• I can not camp in a spot that might harbor the occasional wild animal
  • I think fishing should only be from the safety of a dock with rails
  • A campfire should have a safety grate on top of it
  • I adhere to the old ways when you didn’t need a fishing or hunting license to take fish or game.
  • A hike in the woods can only be attempted with a GPS unit, bear spray and a satellite phone
  • I only Fly Fish with paid guides
  • If it’s not a Government campground, a KOA or run by the electric company and have hook up’s and a concrete pad—it’s not a “real” campground.
  • Does this statement apply to you, “When I was growing up, my family and I went camping all the time, at Grandmas cabin.”
  • If you are of the female persuasion ~ Do you feel it necessary to put makeup on and wash your hair every morning you are camping, even if it’s just a weekend trip?
  • I have found myself in need of search and rescue one or more times in my life.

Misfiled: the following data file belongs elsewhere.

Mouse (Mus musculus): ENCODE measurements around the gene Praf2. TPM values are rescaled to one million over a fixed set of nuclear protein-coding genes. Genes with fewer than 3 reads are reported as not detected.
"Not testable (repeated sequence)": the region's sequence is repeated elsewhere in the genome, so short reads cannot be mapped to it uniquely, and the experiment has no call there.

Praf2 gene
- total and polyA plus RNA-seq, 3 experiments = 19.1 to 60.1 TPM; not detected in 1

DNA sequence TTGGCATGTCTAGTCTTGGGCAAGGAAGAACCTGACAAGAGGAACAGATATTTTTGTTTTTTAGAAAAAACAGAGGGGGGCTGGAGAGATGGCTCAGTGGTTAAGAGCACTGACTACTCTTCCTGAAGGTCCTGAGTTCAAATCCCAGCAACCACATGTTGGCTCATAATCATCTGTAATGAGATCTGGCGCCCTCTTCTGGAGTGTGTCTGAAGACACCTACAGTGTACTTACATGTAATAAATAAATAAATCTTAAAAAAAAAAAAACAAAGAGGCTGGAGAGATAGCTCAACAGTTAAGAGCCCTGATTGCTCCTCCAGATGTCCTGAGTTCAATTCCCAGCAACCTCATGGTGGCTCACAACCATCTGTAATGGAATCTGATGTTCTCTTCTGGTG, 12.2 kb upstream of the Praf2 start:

• I believe bringing two cans of Chili and a package of hotdogs is plenty of food for 3 days.
  • Temperatures dipping below 60 degrees, day or night, will result in a hypothermia induced coma.
  • If the road isn’t paved the entire way, from home doorstep to concrete camping pad, I consider the journey impassable and a risk to life itself.

**if you have answered true to one or more of the above, we will need to postpone our trip pending further outdoor psychological evaluation**

~~~~~~~~~~~~~~~~~~~

This of course, is just a start. I’m sure there are plenty more scenarios that could be placed on the disclosure questionnaire. I’m always open to suggestions, adjustments and amendments ~

Rebecca

 

 

{ 12 comments… read them below or add one }

RobNo Gravatar November 23, 2009 at 11:32 am

Rebecca,